It is still not known whether European funds will become available to allow researchers to create new embryonic stem cell lines (ES cell). At a meeting of the governing bodies of the European Union (EU) - the European Commission (EC), European Parliament (EP) and Council of Europe - in April, the three bodies committed themselves to seeking 'a pragmatic solution' for December 2003, when a ban currently in force comes to an end.
When it was originally formulated, the European research funding programme (Framework Programme (FP) 6) did not prohibit funds for establishing new ES cell lines. But in September 2002, after opposition from a number of countries, including Italy, Germany, Austria, Ireland and Portugal, the European Parliament voted against all forms of human cloning and put heavy restrictions on research on stem cells taken from early human embryos. In response, the governing bodies in Europe agreed not to allow funding for any research projects involving embryos left over from fertility treatments and also to limit, until December 2003, funding for ES cell research using already banked ES cells.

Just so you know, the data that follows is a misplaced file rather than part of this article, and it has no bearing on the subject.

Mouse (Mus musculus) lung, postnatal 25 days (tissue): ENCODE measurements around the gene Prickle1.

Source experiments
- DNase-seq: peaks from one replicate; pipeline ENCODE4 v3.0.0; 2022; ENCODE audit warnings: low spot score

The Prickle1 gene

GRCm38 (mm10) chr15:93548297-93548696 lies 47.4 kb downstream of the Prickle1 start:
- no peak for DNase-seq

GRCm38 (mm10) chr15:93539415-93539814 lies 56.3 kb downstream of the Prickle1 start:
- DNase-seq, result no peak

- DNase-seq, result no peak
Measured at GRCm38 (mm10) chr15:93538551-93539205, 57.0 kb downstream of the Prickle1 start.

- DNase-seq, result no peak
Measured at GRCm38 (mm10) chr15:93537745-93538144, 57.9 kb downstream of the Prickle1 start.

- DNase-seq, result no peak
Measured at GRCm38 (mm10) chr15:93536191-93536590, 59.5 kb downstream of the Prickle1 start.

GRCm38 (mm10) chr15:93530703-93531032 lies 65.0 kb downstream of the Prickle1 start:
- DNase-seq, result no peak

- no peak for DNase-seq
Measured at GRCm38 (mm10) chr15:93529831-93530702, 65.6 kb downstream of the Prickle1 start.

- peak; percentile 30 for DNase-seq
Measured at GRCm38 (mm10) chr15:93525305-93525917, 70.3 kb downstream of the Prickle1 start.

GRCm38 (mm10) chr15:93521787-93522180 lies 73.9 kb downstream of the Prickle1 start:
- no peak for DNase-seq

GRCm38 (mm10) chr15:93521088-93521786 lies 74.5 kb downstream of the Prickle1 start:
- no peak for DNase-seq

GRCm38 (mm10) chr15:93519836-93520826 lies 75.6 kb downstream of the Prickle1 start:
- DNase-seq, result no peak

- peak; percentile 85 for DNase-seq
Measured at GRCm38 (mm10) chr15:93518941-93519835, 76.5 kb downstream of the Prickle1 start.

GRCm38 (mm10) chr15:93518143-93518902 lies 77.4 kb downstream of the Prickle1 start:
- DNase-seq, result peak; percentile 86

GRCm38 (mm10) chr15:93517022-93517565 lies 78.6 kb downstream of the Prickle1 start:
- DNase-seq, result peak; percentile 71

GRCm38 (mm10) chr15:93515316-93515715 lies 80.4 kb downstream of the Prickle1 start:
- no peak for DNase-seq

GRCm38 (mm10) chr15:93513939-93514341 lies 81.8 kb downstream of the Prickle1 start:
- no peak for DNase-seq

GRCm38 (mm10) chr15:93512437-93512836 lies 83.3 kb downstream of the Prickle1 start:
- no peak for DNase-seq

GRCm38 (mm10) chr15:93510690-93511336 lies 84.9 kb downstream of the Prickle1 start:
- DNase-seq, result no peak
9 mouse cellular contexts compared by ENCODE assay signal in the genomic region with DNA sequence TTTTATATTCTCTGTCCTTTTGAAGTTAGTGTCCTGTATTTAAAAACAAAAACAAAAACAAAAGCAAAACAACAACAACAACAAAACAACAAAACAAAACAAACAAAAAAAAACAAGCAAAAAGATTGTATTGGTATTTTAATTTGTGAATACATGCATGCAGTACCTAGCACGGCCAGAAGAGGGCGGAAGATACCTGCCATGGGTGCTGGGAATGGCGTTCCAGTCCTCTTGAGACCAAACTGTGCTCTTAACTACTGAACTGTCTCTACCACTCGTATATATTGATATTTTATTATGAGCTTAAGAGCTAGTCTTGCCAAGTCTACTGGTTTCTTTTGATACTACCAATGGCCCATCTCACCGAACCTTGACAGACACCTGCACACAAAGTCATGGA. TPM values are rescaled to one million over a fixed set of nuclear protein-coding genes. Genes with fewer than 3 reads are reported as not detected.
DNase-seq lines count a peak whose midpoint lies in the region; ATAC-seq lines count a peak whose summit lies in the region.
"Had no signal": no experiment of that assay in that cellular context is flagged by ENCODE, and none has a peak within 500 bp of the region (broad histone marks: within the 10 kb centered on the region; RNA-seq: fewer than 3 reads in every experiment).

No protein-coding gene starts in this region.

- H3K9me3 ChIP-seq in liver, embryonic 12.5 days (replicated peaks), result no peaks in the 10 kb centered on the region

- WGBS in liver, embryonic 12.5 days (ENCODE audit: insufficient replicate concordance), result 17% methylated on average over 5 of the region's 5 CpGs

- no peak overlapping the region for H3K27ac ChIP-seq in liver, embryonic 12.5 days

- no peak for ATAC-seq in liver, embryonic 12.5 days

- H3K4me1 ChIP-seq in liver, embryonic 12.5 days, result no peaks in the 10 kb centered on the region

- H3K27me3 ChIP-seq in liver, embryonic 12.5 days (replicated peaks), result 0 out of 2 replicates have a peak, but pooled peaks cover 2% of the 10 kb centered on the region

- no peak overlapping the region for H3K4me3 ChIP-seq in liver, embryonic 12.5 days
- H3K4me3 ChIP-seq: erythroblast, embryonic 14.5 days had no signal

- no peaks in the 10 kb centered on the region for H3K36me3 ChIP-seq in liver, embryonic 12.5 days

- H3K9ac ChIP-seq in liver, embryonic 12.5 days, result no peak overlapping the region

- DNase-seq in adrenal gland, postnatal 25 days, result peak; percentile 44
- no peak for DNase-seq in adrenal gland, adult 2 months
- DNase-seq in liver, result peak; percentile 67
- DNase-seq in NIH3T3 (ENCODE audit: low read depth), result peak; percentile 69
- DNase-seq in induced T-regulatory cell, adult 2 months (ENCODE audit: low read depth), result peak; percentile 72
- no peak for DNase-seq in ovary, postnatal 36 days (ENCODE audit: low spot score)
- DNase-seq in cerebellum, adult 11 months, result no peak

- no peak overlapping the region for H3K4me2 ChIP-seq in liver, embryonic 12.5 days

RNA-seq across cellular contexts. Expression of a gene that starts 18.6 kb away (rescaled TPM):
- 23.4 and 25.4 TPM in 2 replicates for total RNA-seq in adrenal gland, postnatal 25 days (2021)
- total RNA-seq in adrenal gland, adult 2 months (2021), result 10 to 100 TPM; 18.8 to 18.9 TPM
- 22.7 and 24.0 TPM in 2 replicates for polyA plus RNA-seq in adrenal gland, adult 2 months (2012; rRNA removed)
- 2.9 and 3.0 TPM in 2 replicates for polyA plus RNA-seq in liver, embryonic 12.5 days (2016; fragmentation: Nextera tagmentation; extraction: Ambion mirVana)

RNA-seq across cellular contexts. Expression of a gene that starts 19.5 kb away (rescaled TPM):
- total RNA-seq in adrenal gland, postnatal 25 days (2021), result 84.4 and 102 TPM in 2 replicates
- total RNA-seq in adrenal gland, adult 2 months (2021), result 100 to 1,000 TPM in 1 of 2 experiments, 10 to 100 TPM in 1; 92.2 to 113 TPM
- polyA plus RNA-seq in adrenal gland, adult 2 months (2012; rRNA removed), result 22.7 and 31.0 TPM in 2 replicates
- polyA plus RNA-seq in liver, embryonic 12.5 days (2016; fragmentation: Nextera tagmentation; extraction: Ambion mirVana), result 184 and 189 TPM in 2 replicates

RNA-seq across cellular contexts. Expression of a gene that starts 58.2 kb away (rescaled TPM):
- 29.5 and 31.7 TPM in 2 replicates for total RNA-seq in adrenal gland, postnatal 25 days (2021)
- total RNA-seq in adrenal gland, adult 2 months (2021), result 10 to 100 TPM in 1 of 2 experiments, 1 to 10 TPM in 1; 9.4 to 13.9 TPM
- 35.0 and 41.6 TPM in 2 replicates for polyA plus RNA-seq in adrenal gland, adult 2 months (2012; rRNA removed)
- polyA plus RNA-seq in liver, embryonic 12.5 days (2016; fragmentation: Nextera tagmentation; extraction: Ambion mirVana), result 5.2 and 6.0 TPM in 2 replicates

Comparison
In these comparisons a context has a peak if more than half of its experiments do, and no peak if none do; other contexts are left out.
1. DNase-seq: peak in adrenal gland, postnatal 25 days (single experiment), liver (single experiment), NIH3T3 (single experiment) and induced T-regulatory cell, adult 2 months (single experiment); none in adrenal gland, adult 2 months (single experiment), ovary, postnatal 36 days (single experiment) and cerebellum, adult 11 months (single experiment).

Now, the Commission has promised that it will submit a proposal on funding by the end of this month which will be voted on by the EP and the Council in September, so that measures can be put in place for when the ban ends in December. Research Commissioner for the EC, Phillipe Busquin, said that it may decide to fund research across Europe on a case-by-case basis. The EC's proposal will in part be based on a report by the European Group on Ethics, an independent advisory body based in Belgium.
Representatives from some of the countries opposing ES cell research have argued that EU funds, which come from the taxes of all member states, should not be used to fund research in one member state that may have a less restrictive policy than others. Italian, German and Austrian representatives argued that for this reason, the funding ban should be extended. Prior to last week, the Irish government had been quiet on whether it would support a continued ban. If it had, the four countries would have held 27 votes at the Council, which would have prevented those supporting funding having a majority. Last week, the Irish government, in a move that has been called 'unconstitutional' because of the country's policy of protection of life from conception, refused to support the ban. Portugal has not yet revealed its position, delaying an announcement until a new national law is debated in June.
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EU stalls on funding of ES cell research